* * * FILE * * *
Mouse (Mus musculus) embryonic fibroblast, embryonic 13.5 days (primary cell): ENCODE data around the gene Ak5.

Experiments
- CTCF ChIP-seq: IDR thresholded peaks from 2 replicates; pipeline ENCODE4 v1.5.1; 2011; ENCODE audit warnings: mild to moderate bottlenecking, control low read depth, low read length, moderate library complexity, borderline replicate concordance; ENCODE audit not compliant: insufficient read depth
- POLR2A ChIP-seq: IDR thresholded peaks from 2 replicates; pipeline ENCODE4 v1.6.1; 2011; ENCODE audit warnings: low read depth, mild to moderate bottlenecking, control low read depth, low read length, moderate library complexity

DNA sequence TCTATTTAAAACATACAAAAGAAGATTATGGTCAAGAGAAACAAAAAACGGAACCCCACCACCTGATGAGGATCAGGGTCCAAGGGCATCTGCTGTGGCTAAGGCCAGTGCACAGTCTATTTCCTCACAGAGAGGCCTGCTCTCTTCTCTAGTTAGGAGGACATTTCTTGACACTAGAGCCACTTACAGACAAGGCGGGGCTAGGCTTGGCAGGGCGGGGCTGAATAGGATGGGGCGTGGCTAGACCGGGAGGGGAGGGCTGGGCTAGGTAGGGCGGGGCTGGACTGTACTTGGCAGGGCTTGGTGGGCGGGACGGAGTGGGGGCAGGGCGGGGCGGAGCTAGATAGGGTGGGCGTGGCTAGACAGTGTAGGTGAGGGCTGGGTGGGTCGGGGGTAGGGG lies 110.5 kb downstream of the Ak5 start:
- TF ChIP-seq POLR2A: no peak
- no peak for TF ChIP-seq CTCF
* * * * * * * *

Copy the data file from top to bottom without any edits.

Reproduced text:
Mouse (Mus musculus) embryonic fibroblast, embryonic 13.5 days (primary cell): ENCODE data around the gene Ak5.

Experiments
- CTCF ChIP-seq: IDR thresholded peaks from 2 replicates; pipeline ENCODE4 v1.5.1; 2011; ENCODE audit warnings: mild to moderate bottlenecking, control low read depth, low read length, moderate library complexity, borderline replicate concordance; ENCODE audit not compliant: insufficient read depth
- POLR2A ChIP-seq: IDR thresholded peaks from 2 replicates; pipeline ENCODE4 v1.6.1; 2011; ENCODE audit warnings: low read depth, mild to moderate bottlenecking, control low read depth, low read length, moderate library complexity

DNA sequence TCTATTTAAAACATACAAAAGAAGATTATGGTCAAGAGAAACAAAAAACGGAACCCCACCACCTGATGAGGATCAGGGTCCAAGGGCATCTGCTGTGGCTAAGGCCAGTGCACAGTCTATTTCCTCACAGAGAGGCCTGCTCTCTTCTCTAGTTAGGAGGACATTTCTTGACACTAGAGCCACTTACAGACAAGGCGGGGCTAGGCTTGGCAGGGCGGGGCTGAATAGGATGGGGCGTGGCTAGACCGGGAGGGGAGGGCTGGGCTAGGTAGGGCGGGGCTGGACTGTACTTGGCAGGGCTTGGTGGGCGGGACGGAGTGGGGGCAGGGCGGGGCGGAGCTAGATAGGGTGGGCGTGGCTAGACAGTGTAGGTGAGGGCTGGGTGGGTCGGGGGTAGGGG lies 110.5 kb downstream of the Ak5 start:
- TF ChIP-seq POLR2A: no peak
- no peak for TF ChIP-seq CTCF